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MEBO - UBIOME study 2018



MEBO Gut Microbiome Study
"Microbial Basis of Systemic Malodor and PATM Conditions (PATM)"
Funded by uBiome Research Grant

"Microbial Basis of Systemic Malodor and PATM Conditions (PATM)"

Dynamics of the Gut Microbiota in
Idiopathic Malodor Production

Started May 2018 - Ongoing

Current people sent kits : 100/100
3 kits per person


Participation info : LINK English

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MEBO Map Testing & Meetups

Full details :
want listed ? contact
Metabolomic Profiling Study

Start : Aug 2016
Stage 1 : 27 Canadian volunteers to test
Latest click here (26 oct) :
17 samples returned

Note : Stage 1 is Canada only.
Return cut-off date : passed
Analysis can take 6/8 weeks
Analysis start in/before Nov
MEBO Research is a
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See RareConnect

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$ 568.00/USD

TOTAL at today's ROE
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Blog Archive

Tuesday, September 9, 2008

Managing an anxiety panic attack

The most detrimental aspect of a panic attack is our thought process during the attack, which unfortunately usually only serves to escalate the symptoms. We begin to worry that our rapid heart and respiratory rates are signs of cardiac or respiratory distress, and we begin to fear that we are in a life-threatening situation.

What we need to understand to better handle our panic attacks is that these symptoms are only our bodies overreacting to what we perceive as impending danger. The adrenaline secreted is intended to give us the energy for a “fight or flight” response. That is why the heart beats faster and the respiratory rate increases, so that if there was real danger, such as a lion chasing us, for example, we would have the wherewithal to run and hide or to fight back! However, the danger during our panic attack is most probably not a lion chasing us, but possibly the social-emotional trauma associated with having a body odor condition.

So how do we cope with this physical manifestation of a pshychological state that we call a panic attack? First and foremost, by understanding that this is not life-threatening, and then to just sit back and wait until it passes, knowing for certain that this too shall pass! After we have calmed down, we can then analyze what triggered this “fight or flight” response, and deal with it as best we can to prevent future panic attacks. Remember everyone that we have each other to turn to for help in learning how to deal with these triggers of an attack.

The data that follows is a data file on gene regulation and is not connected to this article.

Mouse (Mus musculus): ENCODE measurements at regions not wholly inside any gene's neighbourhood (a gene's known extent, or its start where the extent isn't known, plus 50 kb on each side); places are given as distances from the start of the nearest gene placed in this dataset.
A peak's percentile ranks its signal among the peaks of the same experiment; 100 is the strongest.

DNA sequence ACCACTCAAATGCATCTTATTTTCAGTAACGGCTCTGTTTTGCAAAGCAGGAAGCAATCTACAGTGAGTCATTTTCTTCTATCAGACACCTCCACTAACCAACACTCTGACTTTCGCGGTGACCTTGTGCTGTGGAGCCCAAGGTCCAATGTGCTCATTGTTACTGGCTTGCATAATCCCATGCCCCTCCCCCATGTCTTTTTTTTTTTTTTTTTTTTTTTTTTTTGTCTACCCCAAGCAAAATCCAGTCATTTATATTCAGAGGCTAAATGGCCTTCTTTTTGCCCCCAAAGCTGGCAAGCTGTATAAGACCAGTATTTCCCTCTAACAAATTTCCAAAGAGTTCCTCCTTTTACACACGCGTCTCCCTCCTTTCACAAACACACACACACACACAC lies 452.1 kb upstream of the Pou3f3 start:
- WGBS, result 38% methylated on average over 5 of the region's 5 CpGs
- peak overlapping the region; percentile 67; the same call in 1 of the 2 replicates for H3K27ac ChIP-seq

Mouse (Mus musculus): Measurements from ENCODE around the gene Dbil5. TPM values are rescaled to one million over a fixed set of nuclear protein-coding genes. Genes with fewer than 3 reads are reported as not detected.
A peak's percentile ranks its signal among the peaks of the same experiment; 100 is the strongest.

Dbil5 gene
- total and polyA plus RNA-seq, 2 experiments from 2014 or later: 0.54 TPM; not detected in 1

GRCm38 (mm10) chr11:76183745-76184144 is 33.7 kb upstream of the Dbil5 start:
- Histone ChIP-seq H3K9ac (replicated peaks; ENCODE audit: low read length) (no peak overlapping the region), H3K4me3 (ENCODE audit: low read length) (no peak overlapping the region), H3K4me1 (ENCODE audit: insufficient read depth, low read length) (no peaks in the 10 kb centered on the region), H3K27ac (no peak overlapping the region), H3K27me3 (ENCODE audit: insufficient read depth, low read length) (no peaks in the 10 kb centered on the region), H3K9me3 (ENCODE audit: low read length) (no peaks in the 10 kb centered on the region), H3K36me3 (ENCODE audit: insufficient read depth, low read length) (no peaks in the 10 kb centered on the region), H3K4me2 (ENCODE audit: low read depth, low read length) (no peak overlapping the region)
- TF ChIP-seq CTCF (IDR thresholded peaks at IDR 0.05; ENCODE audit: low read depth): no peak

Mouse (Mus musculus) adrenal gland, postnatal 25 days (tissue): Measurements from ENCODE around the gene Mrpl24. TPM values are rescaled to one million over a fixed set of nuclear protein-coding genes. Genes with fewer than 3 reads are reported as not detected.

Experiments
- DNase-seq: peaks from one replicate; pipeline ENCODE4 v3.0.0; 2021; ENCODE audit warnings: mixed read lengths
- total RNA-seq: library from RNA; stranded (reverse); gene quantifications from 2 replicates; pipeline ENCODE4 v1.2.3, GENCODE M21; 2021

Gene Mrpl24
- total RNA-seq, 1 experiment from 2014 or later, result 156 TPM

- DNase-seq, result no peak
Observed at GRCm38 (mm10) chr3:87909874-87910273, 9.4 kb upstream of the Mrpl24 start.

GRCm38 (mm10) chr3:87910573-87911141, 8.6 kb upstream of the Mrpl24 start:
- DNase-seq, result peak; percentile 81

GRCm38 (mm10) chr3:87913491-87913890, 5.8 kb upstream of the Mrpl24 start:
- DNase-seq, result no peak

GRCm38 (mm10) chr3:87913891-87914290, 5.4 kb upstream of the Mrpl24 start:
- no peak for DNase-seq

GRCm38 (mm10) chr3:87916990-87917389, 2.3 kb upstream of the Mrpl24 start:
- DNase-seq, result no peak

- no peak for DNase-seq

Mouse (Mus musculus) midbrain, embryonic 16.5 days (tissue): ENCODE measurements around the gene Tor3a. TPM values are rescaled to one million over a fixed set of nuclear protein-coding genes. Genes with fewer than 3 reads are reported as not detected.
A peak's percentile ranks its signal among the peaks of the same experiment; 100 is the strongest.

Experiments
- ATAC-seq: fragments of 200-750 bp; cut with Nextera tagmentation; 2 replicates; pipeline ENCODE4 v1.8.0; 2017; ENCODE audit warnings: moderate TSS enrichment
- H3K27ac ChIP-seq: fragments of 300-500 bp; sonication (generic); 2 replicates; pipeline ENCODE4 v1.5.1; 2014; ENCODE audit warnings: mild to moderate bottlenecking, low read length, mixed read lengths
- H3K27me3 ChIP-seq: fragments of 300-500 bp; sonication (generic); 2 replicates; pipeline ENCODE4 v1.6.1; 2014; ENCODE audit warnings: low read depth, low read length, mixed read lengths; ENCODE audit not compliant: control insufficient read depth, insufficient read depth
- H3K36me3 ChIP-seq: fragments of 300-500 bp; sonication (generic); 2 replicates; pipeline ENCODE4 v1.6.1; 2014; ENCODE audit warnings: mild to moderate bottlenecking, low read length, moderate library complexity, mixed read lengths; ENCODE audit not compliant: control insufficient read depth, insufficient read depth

Here is a list of ten rules for coping with an anxiety attack.


1. Remember that the feelings are nothing more than an exaggeration of the normal bodily reactions to STRESS.

2. They are not in the least harmful or dangerous -- just unpleasant. NOTHING WORSE WILL HAPPEN.

3. STOP adding to panic or anxiety with frightening thoughts about what is happening and where it might lead.

4. Notice WHAT IS REALLY HAPPENING in your body right now. Not what you fear might happen.

5. WAIT and GIVE THE FEAR TIME TO PASS. Do not fight it or run away from it. JUST ACCEPT IT!

6. NOTICE that once you STOP adding to it with frightening thoughts, the fear starts to fade by itself.

7. Remember that the whole point of practice is to learn how to cope with fear – without avoiding it. So this is an opportunity to make progress!

8. Think about the PROGRESS YOU HAVE MADE SO FAR despite all the difficulties. Think how pleased you will be when you succeed this time.

9. When you begin to feel better, look around you and start to plan what to do next.

10. When you are ready to go on, start off in an easy relaxed way. There is no need for effort or hurry.


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